This world is not what it seems. Lurking beneath the sloppy mess and noise of our interconnected world lies something deeper, something secret—a maze of everlasting mysteries one can only hope to solve in this lifetime. Either that or it’s all just really, really dumb. If only we had a sign...
A website run by the US Justice Department and used to gather information about missing and abducted children redirected visitors to porn sites with names such as “schoolgirl porn” and “ungrateful huge boobs Indian wife being a slut,” Gizmodo has discovered.
Lea Kissner is back at her alma mater, the University of California at Berkeley, armed with a crisp gray blazer, a slide deck, and a laptop with a ‘My Other Car Is A Pynchon Novel’ sticker on it. Since graduating in 2002, she’s earned a PhD at Carnegie Mellon in cryptography and worked her way up at Google, where she manages user privacy and tries to keep things from breaking. She’s here to tell a hall of computer science students how she did it—and also how to create privacy-protective systems at a scale that you won’t find outside a handful of massive tech companies.
Last year AMD finally gave us something we desperately needed with the release of Ryzen: A viable rival to Intel in the CPU space. The rivalry has meant faster CPUs for desktops and laptops as each company races to surpass the other, but there’s a potential problem for AMD. It doesn’t have the same track record for improved performance as Intel. In the past it’s stumbled, barely keeping pace with its larger competitor. If competition is going to be sustained—if we’re going to have long term competition that drives down prices and puts faster chips in our computers, than even a minor architecture change from AMD needs to have big and speedy results. The second generation of Ryzen does.
Humans have been drilling holes into each others’ heads for thousands of years, and, surprisingly, we’ve actually been pretty good at it, even way back when. A re-analysis of a 5,000-year-old cow’s skull suggests humans were performing cranial surgery on animals as well—but why would they even bother? The answer could yield new insights into ancient human behavior and the origin of practices that still exist to this very day.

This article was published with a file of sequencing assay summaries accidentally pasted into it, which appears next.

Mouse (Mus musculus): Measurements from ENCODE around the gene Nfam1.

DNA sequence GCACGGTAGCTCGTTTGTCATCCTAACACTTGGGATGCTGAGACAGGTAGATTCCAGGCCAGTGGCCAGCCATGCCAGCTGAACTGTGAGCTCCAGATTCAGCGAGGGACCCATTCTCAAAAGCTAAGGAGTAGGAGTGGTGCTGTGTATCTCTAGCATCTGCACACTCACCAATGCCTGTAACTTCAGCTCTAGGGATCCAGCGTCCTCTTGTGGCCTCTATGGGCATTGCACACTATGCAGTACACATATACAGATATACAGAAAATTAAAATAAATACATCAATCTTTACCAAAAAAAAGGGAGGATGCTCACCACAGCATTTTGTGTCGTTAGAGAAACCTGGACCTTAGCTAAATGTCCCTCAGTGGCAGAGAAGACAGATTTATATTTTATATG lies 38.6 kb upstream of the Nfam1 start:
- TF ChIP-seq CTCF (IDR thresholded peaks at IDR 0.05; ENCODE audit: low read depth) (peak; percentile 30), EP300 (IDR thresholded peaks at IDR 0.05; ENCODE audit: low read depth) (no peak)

Usually we title these kinds of guides “everything you need to know about XYZ show.” But HBO’s Westworld isn’t easily summed up or explained. A huge part of its appeal is that it’s so enigmatic, dropping clues and teasing out mysteries as its story builds. To fully appreciate season two, it’d be best to watch season one first—preferably twice—but if time is an issue (or if you just need a season one refresher), here’s a crash course.
Jeff Pringle is an Oakland-based swordsmith, so it’s no surprise he has hundreds of pre-industrial and viking-era swords, axes, knives and other sharp, wonderful artifacts in his collection. But Pringle describes his collection as almost “accidental,” and the way he uses his collection has put the blades he makes himself in high demand among living history fans eager to use a weapon as close to historically accurate as possible.
I’ve been waiting for this to happen for a long time, and I’m actually a little surprised it’s only happening now. But with the launch of the Nubia’s Red Magic, there’s finally a gaming phone with built-in RGB lighting.
Last week a nerdier segment of the music world was abuzz with the news that an Austrian company Rebeat had taken a $4.8 million dollar investment to help bring its “HD vinyl” records to market by mid 2019. Huh? HD vinyl? How does one make the last analog music storage format (that people still care about) high-definition? It screamed pure marketing buzzwordship to us, but we consulted with some experts and surprise, it seems there’s reason to be cautiously optimistic.
Amazon bills itself as a creator of jobs. Look no further than the ludicroussubsidy packages offered by cities in competition to host its second headquarters. But according to public records requests obtained by the Intercept, Amazon can drain public coffers in other ways, with five states listing Bezos’s empire as a top beneficiary of Supplemental Nutrition Assistance dollars.
A Brief History of George R.R. Martin’s Annoyance at Lady Stoneheart’s Exclusion From Game of Thrones
George R.R. Martin has two strong consistencies in his professional life. One is writing infuriatingly mouthwatering food descriptions. The other is repeatedly reminding the world that he’s still not over Game of Thrones cutting one of his favorite characters from the novels: Lady Stoneheart.
David Cope didn’t set out to make anyone mad. In 1980, the composer envisioned a tool to help cure his creative block: a machine that could keep track of all the sounds and loose threads running through his mind, find similarities, and produce an entire piece of music inspired by it. So he built it.
In recent years, vaping has come into its own as a hobbyist community, cigarette-quitting alternative, and industry. There’s a vape or vape product for just about every type of smoker or vaper. From people who want to recreate the tight draw and high nicotine content of a cigarette, to the famed cloud-chasers and “flavor nuts” chasing the wildest new tastebud craze.
I dropped in on VapEvent 2018, a mostly business-to-business trade show, to learn about the hottest new trends. And good news, there was A LOT happening.
Last month, Apple released a snazzy new music video commercial directed by Spike Jonze with music by Anderson Paak and starring FKA Twigs. So far it has been viewed roughly 8,725,000 on YouTube. I can’t be the only one that noticed this incredibly dark switcheroo it pulls right in front of your eyes.